Will We Be Able To Unlock Our Smartphones With A Heartbeat In The Future?
Researchers from France have developed a new system that allows users to unlock their smartphones with a heartbeat. For the so-called HoldPass, they have to hold their phone in their hand.
Unlocking smartphones using Face ID has been common practice for several years. Since face recognition has been on the market, it has been one of the favourite biometric security devices.
Despite this, hackers keep trying to crack existing authentication systems. IT specialists and scientists worldwide are constantly working on new methods to protect our devices even better against unauthorised access.
So did a research group from the University of Toulouse in France. They invented the HoldPass system, which allows smartphones to be unlocked simply by the user’s heartbeat. All you have to do is hold it in your hand.
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Unlock Your Smartphone With A Heartbeat: This Is How HoldPass Works
HoldPass is based on what is known as ballisto cardiography. It measures the heart rate based on the mechanical body vibrations from the heart movement.
The team from the University of Toulouse uses this technique for their new unlocking system. The heartbeat is used as a biometric feature. The cardiac cycle directs a vibration through the body, which is transmitted to the smartphone via the hand.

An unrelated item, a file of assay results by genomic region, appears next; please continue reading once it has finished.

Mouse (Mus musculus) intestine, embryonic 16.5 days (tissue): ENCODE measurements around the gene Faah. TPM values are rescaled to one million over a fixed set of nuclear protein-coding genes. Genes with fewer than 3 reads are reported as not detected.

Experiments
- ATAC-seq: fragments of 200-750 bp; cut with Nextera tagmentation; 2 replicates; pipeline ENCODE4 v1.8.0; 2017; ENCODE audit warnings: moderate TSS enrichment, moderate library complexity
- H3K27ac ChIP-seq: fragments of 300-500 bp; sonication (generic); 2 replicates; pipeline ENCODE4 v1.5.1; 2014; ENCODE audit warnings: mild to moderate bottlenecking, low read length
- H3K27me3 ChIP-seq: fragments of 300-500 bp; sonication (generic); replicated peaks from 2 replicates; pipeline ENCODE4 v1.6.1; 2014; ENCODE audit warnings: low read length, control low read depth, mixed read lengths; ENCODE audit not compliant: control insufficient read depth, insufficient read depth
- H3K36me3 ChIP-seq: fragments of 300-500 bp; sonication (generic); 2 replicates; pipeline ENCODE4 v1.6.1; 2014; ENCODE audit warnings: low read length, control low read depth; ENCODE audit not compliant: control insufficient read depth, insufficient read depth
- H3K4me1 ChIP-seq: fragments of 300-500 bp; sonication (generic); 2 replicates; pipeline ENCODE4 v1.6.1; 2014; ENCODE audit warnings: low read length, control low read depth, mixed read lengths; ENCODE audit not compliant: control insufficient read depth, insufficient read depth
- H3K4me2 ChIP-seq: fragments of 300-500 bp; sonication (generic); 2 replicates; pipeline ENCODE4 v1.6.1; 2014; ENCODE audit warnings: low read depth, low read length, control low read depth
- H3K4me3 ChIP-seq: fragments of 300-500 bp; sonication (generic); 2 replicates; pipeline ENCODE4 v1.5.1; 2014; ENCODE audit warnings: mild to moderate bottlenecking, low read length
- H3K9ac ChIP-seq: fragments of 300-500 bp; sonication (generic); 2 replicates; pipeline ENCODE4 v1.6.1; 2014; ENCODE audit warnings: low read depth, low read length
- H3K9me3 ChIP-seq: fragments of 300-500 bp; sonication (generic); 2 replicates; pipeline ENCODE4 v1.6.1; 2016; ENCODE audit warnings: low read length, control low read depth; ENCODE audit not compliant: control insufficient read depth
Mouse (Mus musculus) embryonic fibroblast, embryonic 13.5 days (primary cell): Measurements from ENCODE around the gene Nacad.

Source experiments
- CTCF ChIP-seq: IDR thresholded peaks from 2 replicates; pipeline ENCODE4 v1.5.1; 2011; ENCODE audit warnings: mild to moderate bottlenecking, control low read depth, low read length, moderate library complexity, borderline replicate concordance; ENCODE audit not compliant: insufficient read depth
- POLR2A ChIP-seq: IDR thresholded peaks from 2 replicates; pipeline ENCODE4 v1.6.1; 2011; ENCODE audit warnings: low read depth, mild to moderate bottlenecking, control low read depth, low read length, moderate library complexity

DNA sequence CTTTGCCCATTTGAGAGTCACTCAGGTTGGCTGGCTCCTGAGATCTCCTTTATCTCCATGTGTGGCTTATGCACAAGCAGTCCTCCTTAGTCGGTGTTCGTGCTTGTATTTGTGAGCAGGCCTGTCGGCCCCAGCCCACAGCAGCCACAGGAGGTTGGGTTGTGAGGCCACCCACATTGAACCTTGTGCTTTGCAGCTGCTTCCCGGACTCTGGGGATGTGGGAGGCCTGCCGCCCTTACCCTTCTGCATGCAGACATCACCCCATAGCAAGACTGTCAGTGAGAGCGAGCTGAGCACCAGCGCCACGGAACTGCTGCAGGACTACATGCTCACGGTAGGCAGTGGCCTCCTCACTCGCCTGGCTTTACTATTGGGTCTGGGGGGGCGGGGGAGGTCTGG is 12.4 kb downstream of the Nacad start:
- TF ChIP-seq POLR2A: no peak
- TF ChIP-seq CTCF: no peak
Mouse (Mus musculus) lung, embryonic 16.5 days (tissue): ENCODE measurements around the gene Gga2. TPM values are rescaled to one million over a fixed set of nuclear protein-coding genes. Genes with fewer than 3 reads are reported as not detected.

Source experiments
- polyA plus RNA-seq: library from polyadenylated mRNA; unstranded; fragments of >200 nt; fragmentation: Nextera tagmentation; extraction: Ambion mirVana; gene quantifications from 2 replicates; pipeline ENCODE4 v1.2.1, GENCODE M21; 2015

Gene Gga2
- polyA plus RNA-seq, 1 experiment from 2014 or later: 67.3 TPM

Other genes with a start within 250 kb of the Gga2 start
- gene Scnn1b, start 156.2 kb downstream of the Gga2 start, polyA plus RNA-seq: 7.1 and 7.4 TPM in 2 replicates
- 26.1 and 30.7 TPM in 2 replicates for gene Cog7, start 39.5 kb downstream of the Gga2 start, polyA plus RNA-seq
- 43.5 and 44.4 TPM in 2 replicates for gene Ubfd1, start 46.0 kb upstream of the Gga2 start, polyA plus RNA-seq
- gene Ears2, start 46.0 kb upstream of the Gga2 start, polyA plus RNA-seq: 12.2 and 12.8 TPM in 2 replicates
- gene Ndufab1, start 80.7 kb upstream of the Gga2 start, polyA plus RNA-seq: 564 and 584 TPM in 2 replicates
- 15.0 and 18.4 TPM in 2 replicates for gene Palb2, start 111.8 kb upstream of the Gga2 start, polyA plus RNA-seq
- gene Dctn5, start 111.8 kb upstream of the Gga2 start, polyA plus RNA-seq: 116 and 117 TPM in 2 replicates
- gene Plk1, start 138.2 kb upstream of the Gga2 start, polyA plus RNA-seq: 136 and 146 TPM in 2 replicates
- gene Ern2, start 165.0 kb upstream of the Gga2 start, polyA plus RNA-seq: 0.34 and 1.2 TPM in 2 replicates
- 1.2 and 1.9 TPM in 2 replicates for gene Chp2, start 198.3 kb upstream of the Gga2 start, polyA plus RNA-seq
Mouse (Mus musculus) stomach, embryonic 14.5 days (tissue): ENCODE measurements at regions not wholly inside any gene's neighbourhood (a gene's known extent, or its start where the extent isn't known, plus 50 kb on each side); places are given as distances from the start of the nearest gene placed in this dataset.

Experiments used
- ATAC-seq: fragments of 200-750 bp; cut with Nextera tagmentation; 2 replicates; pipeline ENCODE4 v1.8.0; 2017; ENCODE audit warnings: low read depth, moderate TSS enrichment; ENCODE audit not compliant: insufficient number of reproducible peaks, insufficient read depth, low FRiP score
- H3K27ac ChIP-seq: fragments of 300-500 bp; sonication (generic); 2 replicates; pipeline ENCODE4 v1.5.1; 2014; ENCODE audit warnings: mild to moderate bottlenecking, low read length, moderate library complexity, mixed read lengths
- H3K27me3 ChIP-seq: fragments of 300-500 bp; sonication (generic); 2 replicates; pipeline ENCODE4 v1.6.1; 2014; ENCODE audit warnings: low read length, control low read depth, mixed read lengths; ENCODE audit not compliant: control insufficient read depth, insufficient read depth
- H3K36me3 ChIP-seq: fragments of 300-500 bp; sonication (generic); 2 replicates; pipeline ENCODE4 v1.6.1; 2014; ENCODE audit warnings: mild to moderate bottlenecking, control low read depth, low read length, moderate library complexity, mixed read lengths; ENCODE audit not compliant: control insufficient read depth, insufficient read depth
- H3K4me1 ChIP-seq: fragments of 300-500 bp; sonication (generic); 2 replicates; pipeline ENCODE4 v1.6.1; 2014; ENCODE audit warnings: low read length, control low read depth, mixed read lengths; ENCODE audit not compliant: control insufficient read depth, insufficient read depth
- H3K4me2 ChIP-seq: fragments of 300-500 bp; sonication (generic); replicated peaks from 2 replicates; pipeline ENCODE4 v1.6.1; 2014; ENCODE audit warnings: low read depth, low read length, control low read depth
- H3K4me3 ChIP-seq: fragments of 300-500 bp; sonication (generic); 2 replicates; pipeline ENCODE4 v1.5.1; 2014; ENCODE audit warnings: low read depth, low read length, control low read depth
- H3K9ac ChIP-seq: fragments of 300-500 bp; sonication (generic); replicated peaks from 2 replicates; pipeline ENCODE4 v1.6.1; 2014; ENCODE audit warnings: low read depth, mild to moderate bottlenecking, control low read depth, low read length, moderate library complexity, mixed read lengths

HoldPass can capture and process the vibrations of the hand caused by the heart. And this is with the help of the accelerometer and gyroscope sensors built into standard cell phones. Thus, the smartphone reacts directly to the heart activity of the person holding it in their hands.
HoldPass Is Still In The Development Phase
While heart activity has already been used for biometric authentication, capturing the heartbeat via handheld ballistocardiography using standard sensors found on commercially available mobile phones is still new territory.
The problem with this: Authentication by vibrating the hand is possible, but the signal is weak. According to the researchers, it is also difficult to tailor the vibration specifically to unlocking a smartphone. After all, the heart is constantly beating, and our hands are also in constant motion.
HoldPass faces the dual challenge of identifying relevant features that can be used to distinguish a user that is a) orientation-free and b) can be computed in real-time on a smartphone.
However, the research group also claims that HoldPass as an authentication method is very accurate if it can be used in a targeted manner.
HoldPass Isn’t The First Such Method
Chinese researchers have also suggested using the heartbeat as a biometric feature for authentication. To do this, users must place their smartphones on their chests. But that’s precisely what the French group wants to do with HoldPass.
In turn, scientists from the University of New South Wales in Australia developed the VeinDeep system. Infrared depth sensors read the unique vein patterns on the back of a person’s hand, unlocking the smartphone. Since face recognition has been on the market, it has been one of the favourite biometric security devices. According to the researchers, it is also difficult to tailor the vibration specifically to unlocking a smartphone.
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